Reviewed by David E. Low, University of Pennsylvania Graduate School of Education
A fistfight breaks out in the hallway of a Lansing, Michigan, high school before quickly breaking up, its participants and spectators sent scattering by an approaching teacher. Surveying the scene, the teacher discovers a journal resting on the floor. It belongs to Derrick, her student, and one of the young men who had been watching the altercation. The teacher flips through it, finding the journal full of Derrick’s symbol-littered, handwritten rhymes, an “artifact of his literacy life” (Kirkland, 2013, p. 18). She thinks to herself, “Why doesn’t he write like this in class?” The teacher’s question didn’t arise from nowhere. Conversations had been broiling at her high school around literacy and Black males… [M]any at the school described quite a few of their Black male students as struggling readers and writers—what the school described as a "crisis" for which it seemed to have no solution. As a consequence, some of the other teachers in the school complained, "The [Black] boys won’t read or write anything" (p. 18).
Two days later, the teacher approaches Derrick after class, asking for a moment of his time. She returns his book and admits to having read from it. Before Derrick can leave, his teacher uses this opportunity to engage him in a conversation about her perceptions of his academic performance. She tells him, “You’re not doing great in my class, and it’s not because you can’t do the work. That book in your back pocket says that you can. I just want to understand how I can help.” Derrick knew what the teacher’s statement had asked: How can I get you to do what I expect you to do in school? To this point, Derrick wondered if the sentiment of his teacher’s comment came from a place of twisted compassion instead of sincere interest.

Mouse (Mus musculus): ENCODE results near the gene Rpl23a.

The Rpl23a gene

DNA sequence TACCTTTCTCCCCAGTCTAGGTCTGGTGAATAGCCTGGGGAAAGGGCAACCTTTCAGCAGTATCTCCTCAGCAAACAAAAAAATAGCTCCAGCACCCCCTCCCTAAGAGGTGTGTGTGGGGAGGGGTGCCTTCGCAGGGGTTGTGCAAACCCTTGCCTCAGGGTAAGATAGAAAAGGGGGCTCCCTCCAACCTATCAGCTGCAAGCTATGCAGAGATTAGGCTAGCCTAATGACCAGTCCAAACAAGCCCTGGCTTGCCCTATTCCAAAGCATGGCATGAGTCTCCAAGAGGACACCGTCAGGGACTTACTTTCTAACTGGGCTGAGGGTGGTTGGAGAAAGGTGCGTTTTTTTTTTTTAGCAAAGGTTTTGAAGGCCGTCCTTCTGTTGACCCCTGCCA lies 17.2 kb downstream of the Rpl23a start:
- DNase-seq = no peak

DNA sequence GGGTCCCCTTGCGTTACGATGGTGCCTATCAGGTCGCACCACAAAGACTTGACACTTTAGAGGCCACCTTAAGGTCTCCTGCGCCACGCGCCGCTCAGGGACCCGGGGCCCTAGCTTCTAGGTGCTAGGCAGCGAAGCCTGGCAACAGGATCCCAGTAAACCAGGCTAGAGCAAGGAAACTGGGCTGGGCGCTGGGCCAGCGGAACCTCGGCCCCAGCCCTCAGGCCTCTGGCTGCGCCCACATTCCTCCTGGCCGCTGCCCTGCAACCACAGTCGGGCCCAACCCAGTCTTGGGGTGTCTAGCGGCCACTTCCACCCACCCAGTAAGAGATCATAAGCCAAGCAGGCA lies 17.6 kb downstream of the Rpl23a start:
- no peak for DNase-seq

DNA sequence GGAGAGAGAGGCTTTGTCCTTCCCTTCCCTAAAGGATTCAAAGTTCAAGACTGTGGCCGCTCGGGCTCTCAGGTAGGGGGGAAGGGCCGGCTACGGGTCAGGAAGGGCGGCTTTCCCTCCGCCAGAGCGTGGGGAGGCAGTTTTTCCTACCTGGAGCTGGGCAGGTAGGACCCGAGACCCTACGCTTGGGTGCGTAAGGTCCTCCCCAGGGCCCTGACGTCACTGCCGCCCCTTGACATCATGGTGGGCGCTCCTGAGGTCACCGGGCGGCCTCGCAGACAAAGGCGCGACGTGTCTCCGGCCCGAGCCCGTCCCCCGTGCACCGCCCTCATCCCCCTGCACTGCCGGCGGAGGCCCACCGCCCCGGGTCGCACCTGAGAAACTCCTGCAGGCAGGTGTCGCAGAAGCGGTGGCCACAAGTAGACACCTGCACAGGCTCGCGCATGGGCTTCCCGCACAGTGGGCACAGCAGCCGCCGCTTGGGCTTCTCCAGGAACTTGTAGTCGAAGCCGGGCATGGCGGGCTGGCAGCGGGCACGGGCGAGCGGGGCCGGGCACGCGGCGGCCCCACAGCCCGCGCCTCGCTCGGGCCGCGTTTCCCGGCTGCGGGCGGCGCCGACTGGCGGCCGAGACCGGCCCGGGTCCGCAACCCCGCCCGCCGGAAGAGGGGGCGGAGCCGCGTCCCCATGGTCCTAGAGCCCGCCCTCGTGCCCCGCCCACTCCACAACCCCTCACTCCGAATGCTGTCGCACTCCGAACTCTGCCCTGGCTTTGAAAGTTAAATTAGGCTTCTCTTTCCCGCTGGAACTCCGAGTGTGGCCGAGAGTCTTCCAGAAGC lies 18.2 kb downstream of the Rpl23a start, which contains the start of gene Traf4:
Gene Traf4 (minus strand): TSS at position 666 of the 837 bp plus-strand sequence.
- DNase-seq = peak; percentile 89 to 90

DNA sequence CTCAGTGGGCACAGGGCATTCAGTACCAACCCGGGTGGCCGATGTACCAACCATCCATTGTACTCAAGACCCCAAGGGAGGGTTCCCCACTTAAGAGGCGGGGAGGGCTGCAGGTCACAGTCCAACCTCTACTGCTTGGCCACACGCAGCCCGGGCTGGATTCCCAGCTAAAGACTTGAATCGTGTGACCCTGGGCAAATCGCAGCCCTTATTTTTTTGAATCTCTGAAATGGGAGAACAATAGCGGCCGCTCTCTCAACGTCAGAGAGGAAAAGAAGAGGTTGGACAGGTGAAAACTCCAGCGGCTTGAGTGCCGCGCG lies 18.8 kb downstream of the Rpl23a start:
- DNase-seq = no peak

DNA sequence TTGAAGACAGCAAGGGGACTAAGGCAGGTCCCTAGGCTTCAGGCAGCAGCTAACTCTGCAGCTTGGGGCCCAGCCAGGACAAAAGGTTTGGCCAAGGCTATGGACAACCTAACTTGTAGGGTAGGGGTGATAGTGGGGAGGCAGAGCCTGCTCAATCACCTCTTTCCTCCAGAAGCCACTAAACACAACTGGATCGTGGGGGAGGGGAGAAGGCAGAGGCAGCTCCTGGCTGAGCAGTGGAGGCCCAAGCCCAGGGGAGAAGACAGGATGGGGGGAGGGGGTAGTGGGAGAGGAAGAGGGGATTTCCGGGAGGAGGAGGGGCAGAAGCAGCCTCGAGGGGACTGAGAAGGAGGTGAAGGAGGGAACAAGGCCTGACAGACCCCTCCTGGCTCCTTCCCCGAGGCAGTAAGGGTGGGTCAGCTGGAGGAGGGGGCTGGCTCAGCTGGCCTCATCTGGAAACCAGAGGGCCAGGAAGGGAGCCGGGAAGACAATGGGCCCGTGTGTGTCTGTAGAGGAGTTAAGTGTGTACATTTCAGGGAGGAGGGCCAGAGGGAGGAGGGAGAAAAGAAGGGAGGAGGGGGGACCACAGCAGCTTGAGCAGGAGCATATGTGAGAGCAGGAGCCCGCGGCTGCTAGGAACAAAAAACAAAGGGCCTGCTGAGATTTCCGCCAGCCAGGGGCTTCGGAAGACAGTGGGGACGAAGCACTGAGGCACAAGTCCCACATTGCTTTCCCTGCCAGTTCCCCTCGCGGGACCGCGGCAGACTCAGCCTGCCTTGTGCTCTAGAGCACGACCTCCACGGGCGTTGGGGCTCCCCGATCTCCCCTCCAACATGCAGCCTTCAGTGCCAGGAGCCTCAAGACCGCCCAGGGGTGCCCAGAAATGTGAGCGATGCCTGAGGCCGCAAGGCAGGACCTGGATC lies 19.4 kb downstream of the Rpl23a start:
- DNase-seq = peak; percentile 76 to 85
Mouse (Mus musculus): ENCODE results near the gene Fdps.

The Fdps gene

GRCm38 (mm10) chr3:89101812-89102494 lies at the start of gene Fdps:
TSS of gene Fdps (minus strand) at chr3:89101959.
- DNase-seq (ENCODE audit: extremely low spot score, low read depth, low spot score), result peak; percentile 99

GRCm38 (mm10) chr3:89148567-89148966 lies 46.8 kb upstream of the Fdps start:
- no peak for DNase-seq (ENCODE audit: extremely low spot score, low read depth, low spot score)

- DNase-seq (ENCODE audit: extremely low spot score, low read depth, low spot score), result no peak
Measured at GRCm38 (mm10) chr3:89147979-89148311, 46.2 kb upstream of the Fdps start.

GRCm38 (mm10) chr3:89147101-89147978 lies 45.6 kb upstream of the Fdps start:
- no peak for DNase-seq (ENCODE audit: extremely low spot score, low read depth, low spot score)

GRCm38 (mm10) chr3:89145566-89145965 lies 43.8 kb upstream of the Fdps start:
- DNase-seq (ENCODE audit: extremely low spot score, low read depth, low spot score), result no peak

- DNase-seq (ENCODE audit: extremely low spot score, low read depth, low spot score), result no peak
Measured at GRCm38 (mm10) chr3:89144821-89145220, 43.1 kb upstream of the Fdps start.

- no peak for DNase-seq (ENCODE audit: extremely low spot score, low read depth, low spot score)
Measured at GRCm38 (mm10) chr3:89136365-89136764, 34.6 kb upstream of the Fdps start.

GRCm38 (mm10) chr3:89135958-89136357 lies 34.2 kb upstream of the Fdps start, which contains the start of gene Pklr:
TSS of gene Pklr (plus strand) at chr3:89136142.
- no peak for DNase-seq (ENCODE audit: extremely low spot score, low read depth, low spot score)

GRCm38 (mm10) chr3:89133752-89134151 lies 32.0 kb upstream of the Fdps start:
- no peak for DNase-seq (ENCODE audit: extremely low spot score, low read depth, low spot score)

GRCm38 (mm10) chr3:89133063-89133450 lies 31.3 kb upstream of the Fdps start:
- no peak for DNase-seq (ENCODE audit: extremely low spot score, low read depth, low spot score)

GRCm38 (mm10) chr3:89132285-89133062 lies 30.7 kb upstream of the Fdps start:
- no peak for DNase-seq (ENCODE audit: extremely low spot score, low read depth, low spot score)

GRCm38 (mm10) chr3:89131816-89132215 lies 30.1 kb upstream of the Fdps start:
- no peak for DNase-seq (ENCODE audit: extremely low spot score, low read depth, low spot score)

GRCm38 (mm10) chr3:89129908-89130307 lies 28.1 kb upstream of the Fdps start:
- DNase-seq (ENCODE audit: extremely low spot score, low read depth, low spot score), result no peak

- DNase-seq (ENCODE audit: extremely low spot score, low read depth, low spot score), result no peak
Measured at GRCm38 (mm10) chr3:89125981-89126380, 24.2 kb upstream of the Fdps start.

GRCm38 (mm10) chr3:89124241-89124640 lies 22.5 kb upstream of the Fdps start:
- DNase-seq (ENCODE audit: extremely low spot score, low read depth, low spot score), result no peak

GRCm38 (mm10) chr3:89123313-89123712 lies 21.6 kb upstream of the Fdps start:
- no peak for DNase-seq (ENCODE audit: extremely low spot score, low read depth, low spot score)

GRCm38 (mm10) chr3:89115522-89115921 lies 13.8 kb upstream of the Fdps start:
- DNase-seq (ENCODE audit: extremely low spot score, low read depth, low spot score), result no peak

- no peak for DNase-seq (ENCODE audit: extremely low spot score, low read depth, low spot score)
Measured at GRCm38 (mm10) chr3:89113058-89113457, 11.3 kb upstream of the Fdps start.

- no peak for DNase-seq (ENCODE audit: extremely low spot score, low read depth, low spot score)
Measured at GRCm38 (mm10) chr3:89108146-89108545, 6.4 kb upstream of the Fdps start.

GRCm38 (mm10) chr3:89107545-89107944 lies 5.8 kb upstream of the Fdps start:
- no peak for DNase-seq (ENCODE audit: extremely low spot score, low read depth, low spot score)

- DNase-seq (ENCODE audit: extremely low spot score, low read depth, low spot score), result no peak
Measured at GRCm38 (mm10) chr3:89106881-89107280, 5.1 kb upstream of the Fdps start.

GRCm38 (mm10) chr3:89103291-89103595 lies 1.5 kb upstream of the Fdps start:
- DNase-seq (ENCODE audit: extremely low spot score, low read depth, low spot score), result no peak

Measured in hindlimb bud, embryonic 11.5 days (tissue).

Did it emanate from a missionary desire to ‘save’ him from the bondage of his own savage complacence—a radical misinterpretation of him and the world surrounding him? In her comment, she’d positioned Derrick not only as helpless, but also as powerless—as wasted potential. Her perspective… represented the same delusion that characterizes the tension between Black males and schools. From this perspective, (Black) boys are painted as ‘bad,’ rebelling against the authority of the academy. Of course, this has never been an accurate picture to begin with. From a profit perspective, the teacher might have asked Derrick, ‘How am I hurting you?’ or ‘How does the school impede you from writing with the liberty with which you wrote in your journal?’ But to her eyes, neither she nor the school was complicit in the design of his miseducation or in failing to encourage his hopes, aspirations, and opportunities to learn. Behind her quiet voice, the Black male that she could imagine was at fault for his own failures and was at risk due to his own faults (p. 19-20).
How could she help her student? What could she say or do to encourage Derrick to want to succeed? Unfortunately, the teacher was not posing appropriate questions. For Derrick, neither success nor literacy was about scoring higher grades in English class. Rather, literacy was richer and deeper, “more complex than his experiences with books [and classrooms] could reveal” (p. 4). Derrick’s literacies – as with many young Black men – were typified by dynamism and fluidity, shaded with urgencies and fears, and enacted “in the contexts of utility and imagination…through the deep histories interwoven into the polymers of [his] social DNA” (p. 138). As practiced by Derrick, literacy was “intimately connected to [his] stories” (p. xiv), and overflowed with a creative language that grappled with issues of race, class, gender, sexuality, and power, and explored “places no one goes in school” (p. 138). If literacy was only about the ability to “do the work,” as his teacher had implied, then Derrick had little use for it.
There is a fatal assumption made when literacy is regarded as a possession, usually owned by schools and the dominant group. In making such assumptions, we disregard the linkages between language and discourse, between discrimination and racism… The mechanisms of society, including schooling, become ways of enforcing the perspectives of the privileged (p. 148). Narrow institutional definitions of literacy and success were of minimal interest to Derrick, and neither was the “narrative of pity that plays leitmotif in the lives of too many people of color” (p. 120). So Derrick smiled at his teacher and responded, “Miss, thank you, but I don’t need your help.”